Generals: ‘Human Domain’ Will Dictate Future Wars

Generals: ‘Human Domain’ Will Dictate Future Wars

The leaders of the Army, Marine Corps and Special Operations Forces have offered their response to the Air Force and Navy’s Air-Sea Battle with an exclusive task force of their own: Strategic Landpower.

Army Chief of Staff Gen. Raymond Odierno, Marine Corps Commandant Gen. James Amos and Adm. William McRaven, head of U.S. Special Operations forces, each signed a white paper released May 13 that outlines their plans to ensure the nation’s investment in its land warfare forces doesn’t waver in the face of budget cuts and a national defense strategy that emphasizes the Pacific.

Odierno, Amos and McRaven have listened to their sister service leaders explain to Congress how Air-Sea Battle is the right operating concept to respond to emerging threats in the Asia-Pacific region. The three have similarly watched as the Air Force and the Navy have seen more modernization programs survive under recent budget pressures.


Air-Sea Battle is a buzz word that has echoed throughout Pentagon halls for the past few years. It’s an operating concept to develop a joint force designed to penetrate anti-access/area denial scenarios that the U.S. military expect to likely face against potential conflicts with China or North Korea.

Air Force and Navy brass have used Air-Sea Battle to defend such projects as the next generation bomber and Ohio-class replacement submarines. Meanwhile, Army and Marine Corps officials have watched top priorities such as the Ground Combat Vehicle and Joint Light Tactical Vehicle get delayed.

Ground force leaders appear on the defensive any time the prospect of the Pacific pivot is raised. Odierno often resorts to pointing out in his speeches and testimony before Congress that seven of the world’s largest armies call the Pacific home.

Offering a land warfare counter point to Air-Sea Battle seemed like a likely progression. In November 2012, Odierno announced plans to create the Strategic Landpower Task Force. The white paper titled “Strategic Landpower: Winning the Clash of Wills” is the first major policy offering from the task force.

Odierno, Amos and McRaven chose to emphasize the “human domain” as the key determining factor in future conflicts.

“In a word, the success of future strategic initiatives and the ability of the U.S. to shape a peaceful and prosperous global environment will rest more and more on our ability to understand, influence, or exercise control within the ‘human domain,’” according to the white paper.

The “human domain” is defined for the purposes of this white paper as the “physical, cultural and social environments” that exist within a conflict. Each leader felt strong enough about the human domain’s influence that they recommended the Pentagon consider adopting it as a “doctrinal term and the Doctrine, Organization, Training, Materiel, Leadership and Education, Personnel, and Facilities (DOTMILPF) implications.”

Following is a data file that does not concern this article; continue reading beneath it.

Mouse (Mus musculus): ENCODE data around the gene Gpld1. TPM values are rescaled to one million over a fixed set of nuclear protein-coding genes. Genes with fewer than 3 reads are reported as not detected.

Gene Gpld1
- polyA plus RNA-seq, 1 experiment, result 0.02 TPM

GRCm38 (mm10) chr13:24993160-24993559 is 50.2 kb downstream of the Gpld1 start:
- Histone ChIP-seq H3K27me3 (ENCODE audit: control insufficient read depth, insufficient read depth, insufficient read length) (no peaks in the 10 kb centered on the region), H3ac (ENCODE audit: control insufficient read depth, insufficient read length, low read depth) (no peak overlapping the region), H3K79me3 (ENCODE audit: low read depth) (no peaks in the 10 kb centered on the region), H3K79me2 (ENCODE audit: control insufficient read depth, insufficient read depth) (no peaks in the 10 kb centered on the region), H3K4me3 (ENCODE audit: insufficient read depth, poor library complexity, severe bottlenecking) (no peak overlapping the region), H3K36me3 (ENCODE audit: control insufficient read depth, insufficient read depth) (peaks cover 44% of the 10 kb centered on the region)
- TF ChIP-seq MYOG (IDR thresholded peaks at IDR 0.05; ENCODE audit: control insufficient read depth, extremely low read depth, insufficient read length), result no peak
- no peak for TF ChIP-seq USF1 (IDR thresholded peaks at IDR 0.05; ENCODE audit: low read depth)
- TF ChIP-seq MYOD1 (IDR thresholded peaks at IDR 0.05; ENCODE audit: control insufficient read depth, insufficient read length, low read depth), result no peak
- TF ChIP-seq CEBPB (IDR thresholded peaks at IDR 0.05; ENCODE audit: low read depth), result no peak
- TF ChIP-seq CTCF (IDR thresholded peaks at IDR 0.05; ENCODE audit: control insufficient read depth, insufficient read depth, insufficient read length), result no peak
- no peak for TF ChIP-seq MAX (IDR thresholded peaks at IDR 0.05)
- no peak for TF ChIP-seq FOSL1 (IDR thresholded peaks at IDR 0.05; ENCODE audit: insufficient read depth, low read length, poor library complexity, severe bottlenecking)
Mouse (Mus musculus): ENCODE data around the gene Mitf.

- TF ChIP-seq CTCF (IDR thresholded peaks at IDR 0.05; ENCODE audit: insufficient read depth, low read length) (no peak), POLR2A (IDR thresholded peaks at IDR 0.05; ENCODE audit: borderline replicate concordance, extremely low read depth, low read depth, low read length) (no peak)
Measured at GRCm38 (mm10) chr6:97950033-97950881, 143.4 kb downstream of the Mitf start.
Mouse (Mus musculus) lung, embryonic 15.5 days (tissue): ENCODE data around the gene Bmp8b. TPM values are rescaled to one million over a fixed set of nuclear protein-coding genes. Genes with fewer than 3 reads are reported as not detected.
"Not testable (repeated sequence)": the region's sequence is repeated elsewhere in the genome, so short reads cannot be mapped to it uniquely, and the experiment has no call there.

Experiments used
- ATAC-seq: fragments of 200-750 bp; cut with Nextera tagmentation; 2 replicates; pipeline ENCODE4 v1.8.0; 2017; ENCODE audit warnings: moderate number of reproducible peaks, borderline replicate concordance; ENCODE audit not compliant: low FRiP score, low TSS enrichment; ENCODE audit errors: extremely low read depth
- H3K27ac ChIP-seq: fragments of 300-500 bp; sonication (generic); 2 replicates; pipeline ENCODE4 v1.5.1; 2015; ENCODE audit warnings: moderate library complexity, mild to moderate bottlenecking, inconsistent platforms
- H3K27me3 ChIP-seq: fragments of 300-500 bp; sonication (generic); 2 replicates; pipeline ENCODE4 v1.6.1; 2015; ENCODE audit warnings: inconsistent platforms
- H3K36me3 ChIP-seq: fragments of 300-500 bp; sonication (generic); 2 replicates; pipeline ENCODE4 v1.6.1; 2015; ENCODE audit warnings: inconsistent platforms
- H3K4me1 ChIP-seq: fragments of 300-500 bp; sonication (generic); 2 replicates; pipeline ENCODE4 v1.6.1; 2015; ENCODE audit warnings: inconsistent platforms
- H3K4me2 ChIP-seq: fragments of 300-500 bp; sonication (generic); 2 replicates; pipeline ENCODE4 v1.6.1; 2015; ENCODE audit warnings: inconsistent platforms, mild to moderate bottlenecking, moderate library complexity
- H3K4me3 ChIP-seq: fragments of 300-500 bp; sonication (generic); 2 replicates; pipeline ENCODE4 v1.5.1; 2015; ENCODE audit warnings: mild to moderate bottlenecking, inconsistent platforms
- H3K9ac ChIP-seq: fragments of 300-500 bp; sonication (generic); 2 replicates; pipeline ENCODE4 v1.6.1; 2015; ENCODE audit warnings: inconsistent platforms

Army, Marine and Special Operations leaders have observed the human domain dictate success in Iraq and Afghanistan for the past ten years. The ground forces own a unique perspective and ability to shape the human domain in future conflicts, according to the white paper.

“What all three have in common is that their purposes and forces intersect in the land domain, and a recognition that, although their problem is clear, rigorous study and analysis is required to translate emerging understanding and adapt ten years of war into effective military capabilities that achieve both human and physical objectivities in the future,” the white paper stated.

Odierno, Amos and McRaven expect the influence of the human domain to grow.

“What we know and project about the future operating environment tells us that the significance of the ‘human domain’ in future conflict is growing, not diminished,” the service leaders wrote.

The Army, Marine Corps, and Special Operations leadership didn’t fail to acknowledge the importance of the Navy and Air Force “both as a deterrent to aggression and in military engagement,” according to the white paper.

“Still, those efforts must be complemented by forward engaged and creatively employed soldiers, Marines, and Special Operations Forces, as it signals a high level of American commitment to its partners and allies,” Odierno, Amos and McRaven wrote.

The three four-stars warned that cutting too deeply into the coffers of the land forces at times of peace is a common mistake made throughout history.

“Historically as we have come out of war we have significantly reduced our capacity to operate on land, without adequately accounting for what one risks by doing so,” the white paper stated.

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GEN Dempsey, please explain to us how you’re the Chairman of the JOINT Chiefs of Staff again? This article reads like the services just declared war on each other. GEN Odierno, I respect you deeply, but if you get your budget for this “human domain,” we all know it’ll just go to fund the vehicle fleet in the same way the Air-Sea Battle budget will go to keeping the F-35 from rusting out.

If the Army wants to remain relevant for the pacific it should put some budget money toward developing advanced surface-to-air missiles systems that can defend an air base from an enemy cruise missile assault. Other than that, the U.S. Army needs a vehicle with excellent amphibious capability in order to have place in the pacific. Apart from these two systems the Army should allow itself to be cut so funding can be better sent to the services that really need it.